Keeping mission vision alive and growing A quarterly publication of Mission Data International

Archive for the ‘Health’ Category

Interview with Stacy A.

Friday, November 2nd, 2007

This issue’s interview is with Stacy A., an aspiring missionary who grew up in Nebraska and presently lives in that state’s capital city, Lincoln. She addresses a few things here related to missions we’ve yet to talk about in Propel.

Propel: How long have you been interested in long-term missions?

Stacy: I have been interested in long term missions since I took Perspectives a little over two years ago.

Propel: When and how did this interest begin?

Stacy: I came to Christ in 1997. In 1998, I began to feel a tug toward missions, which I pretty much ignored for a while as I planned to go into politics, and missions would kind of just mess that up! But in late 1998 (I was still I in high school) I went to a youth conference in Denver. During the conference they did a presentation about different countries and people groups. I was fairly indifferent until I heard that “One Million Buddhists Die Every Year without ever hearing the name of Christ.” God broke me right there. I didn’t hear anything else during that conference; I couldn’t focus on the sessions, I was completely distracted by that statistic. Through a series of events during the conference that week, God really confirmed that he wanted me to go to Southeast Asia for missions work. He wasn’t clear on when or how long, just Southeast Asia.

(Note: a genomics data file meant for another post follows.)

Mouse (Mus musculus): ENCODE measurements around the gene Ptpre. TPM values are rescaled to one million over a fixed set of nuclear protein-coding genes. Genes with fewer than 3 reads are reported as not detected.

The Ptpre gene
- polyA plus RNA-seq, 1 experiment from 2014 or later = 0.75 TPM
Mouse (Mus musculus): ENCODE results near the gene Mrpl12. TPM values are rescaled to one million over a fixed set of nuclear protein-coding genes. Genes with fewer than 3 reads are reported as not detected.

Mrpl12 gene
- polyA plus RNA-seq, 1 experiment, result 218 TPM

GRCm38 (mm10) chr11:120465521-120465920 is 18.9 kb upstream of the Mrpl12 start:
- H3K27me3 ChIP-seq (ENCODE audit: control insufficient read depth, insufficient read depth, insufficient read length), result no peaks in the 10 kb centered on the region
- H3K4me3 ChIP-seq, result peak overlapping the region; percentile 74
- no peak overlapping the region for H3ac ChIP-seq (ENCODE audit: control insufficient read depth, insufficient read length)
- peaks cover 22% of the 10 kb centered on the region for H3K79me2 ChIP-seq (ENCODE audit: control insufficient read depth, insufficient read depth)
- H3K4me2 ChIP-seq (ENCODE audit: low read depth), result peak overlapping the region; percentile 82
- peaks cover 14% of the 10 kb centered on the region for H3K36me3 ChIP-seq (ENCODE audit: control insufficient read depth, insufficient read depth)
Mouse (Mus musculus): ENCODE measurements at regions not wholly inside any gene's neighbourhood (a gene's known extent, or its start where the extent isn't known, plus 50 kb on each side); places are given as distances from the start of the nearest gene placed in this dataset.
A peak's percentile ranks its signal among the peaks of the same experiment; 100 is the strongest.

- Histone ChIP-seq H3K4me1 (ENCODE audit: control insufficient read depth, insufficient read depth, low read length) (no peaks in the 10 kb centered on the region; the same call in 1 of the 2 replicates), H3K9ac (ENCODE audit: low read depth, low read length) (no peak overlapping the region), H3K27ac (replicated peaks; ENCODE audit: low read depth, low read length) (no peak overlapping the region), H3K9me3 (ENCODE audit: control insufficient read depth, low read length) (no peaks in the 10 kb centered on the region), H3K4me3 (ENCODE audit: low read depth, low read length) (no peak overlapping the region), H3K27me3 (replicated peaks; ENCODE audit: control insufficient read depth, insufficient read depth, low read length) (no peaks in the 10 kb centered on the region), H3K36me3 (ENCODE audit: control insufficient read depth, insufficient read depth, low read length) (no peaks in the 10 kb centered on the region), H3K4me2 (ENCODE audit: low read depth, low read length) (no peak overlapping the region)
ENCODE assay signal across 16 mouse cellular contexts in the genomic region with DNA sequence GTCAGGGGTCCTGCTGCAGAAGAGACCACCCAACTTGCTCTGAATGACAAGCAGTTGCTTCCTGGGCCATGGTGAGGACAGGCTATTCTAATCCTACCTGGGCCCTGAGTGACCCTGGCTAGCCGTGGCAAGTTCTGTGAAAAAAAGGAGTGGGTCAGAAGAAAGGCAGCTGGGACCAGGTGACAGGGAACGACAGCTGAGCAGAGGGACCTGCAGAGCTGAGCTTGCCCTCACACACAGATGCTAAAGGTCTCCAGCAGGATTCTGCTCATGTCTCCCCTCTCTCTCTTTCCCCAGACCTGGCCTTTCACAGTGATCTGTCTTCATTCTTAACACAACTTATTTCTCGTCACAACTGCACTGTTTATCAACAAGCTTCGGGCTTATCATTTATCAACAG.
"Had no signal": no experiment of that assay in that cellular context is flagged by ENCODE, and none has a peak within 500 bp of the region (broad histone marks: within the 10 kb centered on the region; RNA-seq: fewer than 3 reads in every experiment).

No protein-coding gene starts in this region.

Well, being young in age — and young in Jesus — I was ready to go that next summer. So, I got information from this conference about their trip to Southeast Asia My parents were not believers, but I was convinced that if God called me they would let me go. This may come as a surprise, but it didn’t work that way. I was promptly grounded and not allowed to go to church anymore. Some months passed and I was able to go back to church. I was greatly questioning this “call” I had received because my parents had acted so horribly against it. But this longing and ache for Southeast Asia, just wouldn’t leave my heart.

Finally, in 2002, the college group at my church was going to Southeast Asia. I applied and was accepted to the team. This trip confirmed my love for Southeast Asia more than any experience of my lifetime. It was pretty clear to me that even if God didn’t call me full-time that I would have to go semi-regularly to Southeast Asia. Perspectives was really the training ground in which God made clear that this was to be my life’s work. I still don’t have all the details of when or how, but as I have learned from previous experience, He’ll get me there in His time.

Propel: You’re interested in social issues and community development as missions, if I understand correctly. What are you doing now to specifically prepare yourself for this kind of work? (more…)

Health and the missionary candidate

Friday, November 2nd, 2007

by the M-DAT staff

Missionaries aren’t sent on their merry way with a pine box in tow anymore. Thanks to modern medicine and its worldwide availability, the life expectancy of a missionary is less affected by life-threatening disease than it used to be. However, your health still plays a significant part of life anywhere, even if you’re not afflicted with such an illness. Will your health limit when, where or whether you should go?